Do you advertise on mobile smartphones and tablets? Mobile search marketing is absolutely taking off. If you’ve tapped out the easy opportunities on desktop search, you absolutely must take a look at mobile. Even if you haven’t exhausted desktop search, you’ll want to look at mobile as part of your overall strategy. Today, I wanted to take a step back and provide a high level framework to think through mobile search marketing. I hope this framework helps in formulating (or refining) your own mobile strategy.
Start With Google AdWords, But Don’t Forget AdCenter
As with desktop search, you’ll get the most leverage with Google AdWords. That said, Microsoft adCenter provides great mobile search marketing opportunities as well. Just like Google AdWords, adCenter allows you to create separate campaigns for tablets and smartphones. They even allow you to segment by device. The key message here: adCenter has been innovating and you’ll be amazed what you find! Make sure your mobile strategy covers all search engines.
Create Separate Campaigns For Tablets & Smartphones
Mobile search is quite a bit different than desktop search. We’re talking about different conversion rates, different CPCs, different bid landscapes, and different strategies. I highly recommend managing your mobile campaigns separately. Specifically, you will want to segment out unique campaigns for desktop, tablets, and mobile smartphones. Sure, this creates more overhead and complexity, but it also gives you the precision needed to really dial in your campaigns. Remember to go granular. Just because mobile is a smaller percentage of your ad spend now, it will one day surpass desktop search. Set up the proper infrastructure now for long-term scale and success.
Think Through Your Mobile Customer Experience
Most likely, your tablet experience will be similar to your desktop experience. Tablets are incredibly powerful and offer large screens. Think through your tablet experience. If you’re thinking of doing something different than your desktop experience (especially a really simplified mobile smartphone-like experience), definitely make sure to test. You may be surprised at what the conversion rates tell you when you offer something too simplified. Bonus tip: Understand how your site views tablets. Does your website bucket them into the “mobile” bucket? If so, you may be incorrectly sending tablet traffic to the smartphone site. Make sure to QA for both iPads and also Android tablets. Both should go to the intended tablet site.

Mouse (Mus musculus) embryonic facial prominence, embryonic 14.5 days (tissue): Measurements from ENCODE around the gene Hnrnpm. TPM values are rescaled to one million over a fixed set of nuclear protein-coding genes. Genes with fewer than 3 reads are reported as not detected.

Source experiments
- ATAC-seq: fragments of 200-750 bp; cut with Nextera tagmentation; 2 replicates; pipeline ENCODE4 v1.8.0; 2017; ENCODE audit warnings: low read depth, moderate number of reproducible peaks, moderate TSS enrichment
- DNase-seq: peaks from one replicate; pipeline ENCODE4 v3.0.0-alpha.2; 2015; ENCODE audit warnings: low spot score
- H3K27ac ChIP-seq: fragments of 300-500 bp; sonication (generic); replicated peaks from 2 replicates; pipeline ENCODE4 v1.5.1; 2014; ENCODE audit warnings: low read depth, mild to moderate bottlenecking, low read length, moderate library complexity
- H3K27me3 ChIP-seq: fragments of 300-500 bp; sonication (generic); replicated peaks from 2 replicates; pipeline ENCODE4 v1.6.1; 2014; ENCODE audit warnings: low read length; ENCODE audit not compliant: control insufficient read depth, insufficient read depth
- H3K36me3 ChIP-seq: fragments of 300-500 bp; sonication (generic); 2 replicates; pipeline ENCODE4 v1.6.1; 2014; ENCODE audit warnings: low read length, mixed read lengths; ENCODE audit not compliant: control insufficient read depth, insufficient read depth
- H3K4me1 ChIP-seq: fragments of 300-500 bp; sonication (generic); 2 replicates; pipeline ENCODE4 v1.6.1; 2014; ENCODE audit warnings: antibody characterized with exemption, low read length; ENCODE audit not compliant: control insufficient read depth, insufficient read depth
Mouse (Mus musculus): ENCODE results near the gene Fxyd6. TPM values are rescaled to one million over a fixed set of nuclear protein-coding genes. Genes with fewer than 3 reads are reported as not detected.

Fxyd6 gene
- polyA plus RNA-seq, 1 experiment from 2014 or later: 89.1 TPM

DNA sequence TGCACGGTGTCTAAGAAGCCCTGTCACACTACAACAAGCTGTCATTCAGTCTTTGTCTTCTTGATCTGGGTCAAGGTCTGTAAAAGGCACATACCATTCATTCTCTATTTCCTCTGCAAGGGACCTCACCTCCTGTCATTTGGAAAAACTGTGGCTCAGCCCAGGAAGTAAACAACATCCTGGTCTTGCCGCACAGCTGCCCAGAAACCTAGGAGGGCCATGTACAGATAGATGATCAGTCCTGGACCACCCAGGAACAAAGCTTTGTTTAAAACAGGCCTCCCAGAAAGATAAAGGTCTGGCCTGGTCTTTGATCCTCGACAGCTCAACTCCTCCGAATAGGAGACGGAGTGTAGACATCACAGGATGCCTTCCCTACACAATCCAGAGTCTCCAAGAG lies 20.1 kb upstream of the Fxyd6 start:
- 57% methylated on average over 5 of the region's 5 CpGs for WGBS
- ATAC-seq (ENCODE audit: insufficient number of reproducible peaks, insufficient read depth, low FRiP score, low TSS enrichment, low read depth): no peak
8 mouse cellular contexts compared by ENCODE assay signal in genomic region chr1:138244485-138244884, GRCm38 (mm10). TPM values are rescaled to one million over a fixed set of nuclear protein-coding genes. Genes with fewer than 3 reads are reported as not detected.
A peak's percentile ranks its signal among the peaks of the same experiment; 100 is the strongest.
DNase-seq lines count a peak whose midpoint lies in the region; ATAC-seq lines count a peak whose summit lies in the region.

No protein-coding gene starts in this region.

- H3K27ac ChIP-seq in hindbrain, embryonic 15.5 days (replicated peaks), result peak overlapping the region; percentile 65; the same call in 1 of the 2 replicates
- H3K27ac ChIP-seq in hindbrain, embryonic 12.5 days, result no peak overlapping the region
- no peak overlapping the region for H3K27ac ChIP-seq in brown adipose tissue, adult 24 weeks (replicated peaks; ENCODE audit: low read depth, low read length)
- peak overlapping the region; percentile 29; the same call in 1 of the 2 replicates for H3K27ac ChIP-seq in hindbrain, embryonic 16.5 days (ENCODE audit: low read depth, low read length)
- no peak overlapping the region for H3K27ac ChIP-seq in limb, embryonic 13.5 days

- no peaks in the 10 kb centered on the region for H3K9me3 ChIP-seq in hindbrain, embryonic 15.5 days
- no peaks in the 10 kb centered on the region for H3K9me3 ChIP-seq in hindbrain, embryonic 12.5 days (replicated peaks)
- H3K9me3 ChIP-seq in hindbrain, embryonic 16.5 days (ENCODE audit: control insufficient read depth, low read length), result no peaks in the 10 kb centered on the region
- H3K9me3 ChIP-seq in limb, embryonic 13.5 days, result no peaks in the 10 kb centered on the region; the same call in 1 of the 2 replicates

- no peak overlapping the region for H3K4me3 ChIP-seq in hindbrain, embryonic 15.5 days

Now, when it comes to mobile smartphones, you will have a more difficult decision. First and foremost, I recommend developing a mobile smartphone site. Most likely, your mobile site will be different than your desktop site. No matter how simple your business, desktop experiences just don’t work on small mobile smartphone screens. Even if you don’t opt to send paid traffic to your mobile smartphone site, you will need it to capture organic and direct traffic. Bonus tip: Consider testing mobile smartphone landing pages. Landing page testing is a great way to improve conversion rate, on both desktop and mobile experiences.
After your mobile smartphone site has been developed, you now will want to start testing paid traffic from AdWords (and adCenter). If you have a long conversion funnel and a strong call center, you’ll also want to consider mobile click-to-call. Click-to-call is the perfect way to leverage your call center while bypassing your mobile smartphone site if you don’t have one or if it performs at too high of a CPA for paid search to effectively work. Alternately, you could send traffic to your mobile site, but also display your phone number in a sitelink. Users on mobile smartphones are on phones. Offering/highlighting the opportunity to call is a great way to convert new customers.
I’ve been thinking about mobile a lot lately. Mobile tablet and smartphone advertising marks an important shift in our industry (perhaps the largest since AdWords was invented). What’s your mobile PPC strategy?
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